Objective: To evaluate the effect of root and bone visibility on orthodontists' perceptions of the quality of treatment simulations. Material and Methods: An online survey was used to present orthodontists with setups generated for 10 patients in two different types of view: with and without bone and roots as modeled from a cone-beam computed tomography (CBCT) scan. The orthodontists were asked to rate the quality of the setups from poor to ideal on a 100-point visual analog scale and, if applicable, to identify features of concern that led them to giving a setup a less-than-ideal rating. Results: The quality ratings were significantly lower when roots and bone were visible in the setups (P < .0001). Buccolingual inclination and periodontal concerns were selected significantly more often as reasons for a less-than-ideal rating when roots and bone were shown, whereas occlusal relationship, overjet, occlusal contacts, and arch form were selected significantly more often as reasons for a less-than-ideal rating when roots and bone were not shown. The odds of selecting periodontal concerns as a reason for a less-than-ideal setup rating were 331 times greater when roots and bones were visible than when they were not. Conclusions: Additional diagnostic information derived from CBCT scans affects orthodontists' perceptions of the overall case quality, which may influence their treatment-planning decisions.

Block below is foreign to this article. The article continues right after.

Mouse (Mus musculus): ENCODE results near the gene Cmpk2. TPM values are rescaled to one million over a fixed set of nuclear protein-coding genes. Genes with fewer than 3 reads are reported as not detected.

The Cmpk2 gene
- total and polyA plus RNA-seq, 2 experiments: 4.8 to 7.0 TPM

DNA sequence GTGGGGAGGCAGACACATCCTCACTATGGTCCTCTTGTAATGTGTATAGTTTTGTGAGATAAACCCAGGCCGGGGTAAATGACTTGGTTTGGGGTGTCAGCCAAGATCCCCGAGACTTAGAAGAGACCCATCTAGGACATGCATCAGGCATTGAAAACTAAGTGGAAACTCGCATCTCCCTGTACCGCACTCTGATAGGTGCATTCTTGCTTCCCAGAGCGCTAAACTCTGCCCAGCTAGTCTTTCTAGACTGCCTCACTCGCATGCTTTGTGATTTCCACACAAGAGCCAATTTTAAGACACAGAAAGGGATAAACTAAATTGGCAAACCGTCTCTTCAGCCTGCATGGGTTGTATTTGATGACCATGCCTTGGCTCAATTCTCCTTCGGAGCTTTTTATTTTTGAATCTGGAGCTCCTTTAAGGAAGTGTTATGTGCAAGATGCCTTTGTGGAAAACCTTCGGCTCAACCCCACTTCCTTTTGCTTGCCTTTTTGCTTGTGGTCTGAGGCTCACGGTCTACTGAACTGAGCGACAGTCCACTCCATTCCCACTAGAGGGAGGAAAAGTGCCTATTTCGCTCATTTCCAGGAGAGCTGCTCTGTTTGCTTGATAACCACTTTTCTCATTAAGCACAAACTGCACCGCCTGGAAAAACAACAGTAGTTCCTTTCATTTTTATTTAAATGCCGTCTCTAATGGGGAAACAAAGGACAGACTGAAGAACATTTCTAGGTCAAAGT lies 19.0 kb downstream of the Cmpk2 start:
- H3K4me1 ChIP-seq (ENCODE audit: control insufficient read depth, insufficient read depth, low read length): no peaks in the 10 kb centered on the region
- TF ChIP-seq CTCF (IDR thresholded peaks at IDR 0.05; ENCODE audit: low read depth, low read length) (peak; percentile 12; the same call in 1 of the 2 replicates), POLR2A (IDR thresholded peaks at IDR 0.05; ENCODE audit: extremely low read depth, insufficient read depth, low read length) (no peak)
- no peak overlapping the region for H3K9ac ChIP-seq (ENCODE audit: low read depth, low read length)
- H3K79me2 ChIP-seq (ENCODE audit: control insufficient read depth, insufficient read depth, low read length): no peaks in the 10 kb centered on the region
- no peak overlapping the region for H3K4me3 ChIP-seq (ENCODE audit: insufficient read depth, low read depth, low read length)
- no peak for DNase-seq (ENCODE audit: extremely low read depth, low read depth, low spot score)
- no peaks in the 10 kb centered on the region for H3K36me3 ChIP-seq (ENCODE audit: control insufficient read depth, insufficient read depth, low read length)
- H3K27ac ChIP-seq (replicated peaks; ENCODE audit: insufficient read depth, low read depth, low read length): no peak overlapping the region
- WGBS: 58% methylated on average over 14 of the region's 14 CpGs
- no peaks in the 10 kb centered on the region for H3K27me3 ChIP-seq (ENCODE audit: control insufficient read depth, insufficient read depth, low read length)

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© 2017 by The EH Angle Education and Research Foundation, Inc.
- 3-D imaging
- Case quality